Literature Review:

Living La Vida LibGuides

Lauren V. Bryant

Shoreline Community College


Literature Review: Google and Student Research

Students use Google first when they start their research. As librarians, it is important to understand this information-seeking behavior when we teach information literacy.

Outline of Existing Works

Use the table that follows to organize the list of sources you plan to cover in your review.

Information-seeking behavior:

Academic researchers

Information-seeking behavior in the digital age: A multidisciplinary study of academic researchers, X. Ge

Information-seeking behavior:

Graduate students

Scholarly use of information: graduate students' information seeking behaviour, C. George

Information-seeking behavior:

Basic science researchers

 Information-seeking behavior of basic science researchers: Implications for library services, L. Haines

Information-seeking behavior:

Business students

 Information seeking behaviours of business students and the development of academic digital libraries, K. Wooshue

Comparative Review

“Regardless of their status [...], business students were most likely to search Google (or another similar search engine) as the initial step in their information seeking process” (Wooshue & Makani, 2006, p. 36).

“The preferred starting point for both undergraduate and graduate students is Google or another similar search engine” (Wooshue & Makani, 2006, p. 36).

“I use ProQuest and Google, which everyone uses” (qtd in Wooshue & Makani, 2006, p. 36).

“To tell you the truth, I always get what I wanted out of Google without putting the quotes and all that stuff” (qtd in Wooshue & Makani, 2006, p. 36).

“With Google, they can enter the little bit of information that they have and immediately get numerous relevant results” (Wooshue & Makani, 2006, p. 36).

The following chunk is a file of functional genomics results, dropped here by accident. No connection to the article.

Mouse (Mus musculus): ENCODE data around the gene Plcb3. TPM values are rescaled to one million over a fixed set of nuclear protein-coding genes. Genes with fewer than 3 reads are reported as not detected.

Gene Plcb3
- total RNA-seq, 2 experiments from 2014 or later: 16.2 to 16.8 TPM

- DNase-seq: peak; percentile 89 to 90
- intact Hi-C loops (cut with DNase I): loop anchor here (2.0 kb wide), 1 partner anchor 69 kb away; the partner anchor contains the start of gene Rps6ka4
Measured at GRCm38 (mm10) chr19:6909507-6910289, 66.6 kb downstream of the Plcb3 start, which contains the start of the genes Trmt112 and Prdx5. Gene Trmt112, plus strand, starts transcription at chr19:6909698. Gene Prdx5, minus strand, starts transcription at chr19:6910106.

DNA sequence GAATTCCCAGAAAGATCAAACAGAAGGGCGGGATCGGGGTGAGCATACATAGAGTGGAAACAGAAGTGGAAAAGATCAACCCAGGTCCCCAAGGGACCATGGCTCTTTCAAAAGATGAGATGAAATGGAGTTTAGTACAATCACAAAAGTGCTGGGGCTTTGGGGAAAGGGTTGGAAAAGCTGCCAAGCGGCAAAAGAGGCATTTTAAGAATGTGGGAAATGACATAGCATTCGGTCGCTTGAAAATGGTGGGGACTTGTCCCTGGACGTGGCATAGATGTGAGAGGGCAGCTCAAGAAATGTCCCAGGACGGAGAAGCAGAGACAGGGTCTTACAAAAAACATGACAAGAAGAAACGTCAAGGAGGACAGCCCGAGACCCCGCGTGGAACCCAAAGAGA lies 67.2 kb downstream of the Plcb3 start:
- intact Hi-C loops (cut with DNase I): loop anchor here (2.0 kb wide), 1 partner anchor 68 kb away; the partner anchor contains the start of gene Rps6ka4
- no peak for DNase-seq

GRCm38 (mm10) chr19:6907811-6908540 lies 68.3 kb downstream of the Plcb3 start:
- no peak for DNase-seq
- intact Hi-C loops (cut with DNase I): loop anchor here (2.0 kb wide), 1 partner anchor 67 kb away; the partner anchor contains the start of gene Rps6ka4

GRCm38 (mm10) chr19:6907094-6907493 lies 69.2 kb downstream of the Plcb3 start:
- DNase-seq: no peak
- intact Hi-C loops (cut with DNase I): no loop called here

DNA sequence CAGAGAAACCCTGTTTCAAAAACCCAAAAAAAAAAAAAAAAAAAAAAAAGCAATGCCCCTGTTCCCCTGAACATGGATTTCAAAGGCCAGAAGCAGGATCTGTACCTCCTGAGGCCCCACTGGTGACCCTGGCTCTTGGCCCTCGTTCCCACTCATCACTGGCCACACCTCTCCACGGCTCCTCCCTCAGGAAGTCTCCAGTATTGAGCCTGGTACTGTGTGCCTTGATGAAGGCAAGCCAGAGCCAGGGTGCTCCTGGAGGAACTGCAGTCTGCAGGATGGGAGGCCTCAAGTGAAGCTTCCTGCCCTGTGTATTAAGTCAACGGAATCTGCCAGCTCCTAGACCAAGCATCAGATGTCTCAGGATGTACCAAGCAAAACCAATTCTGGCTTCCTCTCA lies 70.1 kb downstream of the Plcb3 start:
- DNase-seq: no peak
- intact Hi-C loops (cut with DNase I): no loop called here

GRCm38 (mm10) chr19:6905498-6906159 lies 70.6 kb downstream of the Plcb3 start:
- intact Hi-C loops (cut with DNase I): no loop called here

“More than 48 percent of the Web users interviewed visited the Web as an information-gathering tool daily or multiple times a day” (Ge, 2010, p. 441).

“The Web received the highest ranking, with a score of 4.5 on average, thus qualifying it as the most important popular electronic research resource used. [...] Databases ranked second in importance” (Ge, 2010, p. 441).

“I mean, [professors] ARE the next tier after the Google search” (George et al., 2006).

“For graduate students [...] (73%) mentioned using the Google search engine for their information seeking (50% in humanities to 93% in computer science)” (George et al., 2006).

“I guess Google is usually my first step. I mean, if I don’t know where the material is already. Sometimes if I know where it is, it’s faster to bring it up in Google” (George et al., 2006).

“The reason I use Google is sometimes the article I’m looking for are still not published, so they’re working papers. You have to search on Google and look for the authors of the paper and their Websites” (George et al., 2006).

“Nearly half of all graduate students (47%) use an open-ended keyword search usually with Google” (George et al., 2006).

“They reported using Google for a general or known search for information” (George et al., 2006).

“Most participants reported starting their searches with either PubMed or Google, depending on the nature of their information needs” (Haines, Light, O'Malley, & Delwiche, 2010, p. 75).

“Another researcher used Google to prepare for classes and PubMed for research” (Haines, Light, O'Malley, & Delwiche, 2010, p. 75).

“Google was mentioned as a starting point by four researchers” (Haines, Light, O'Malley, & Delwiche, 2010, p. 76)

“Five researchers used Google, but only one searched Google Scholar” (Haines, Light, O'Malley, & Delwiche, 2010, p. 76)


Students of various majors, statuses, and backgrounds overwhelmingly start with Google as a research option because it is easier and finds more results.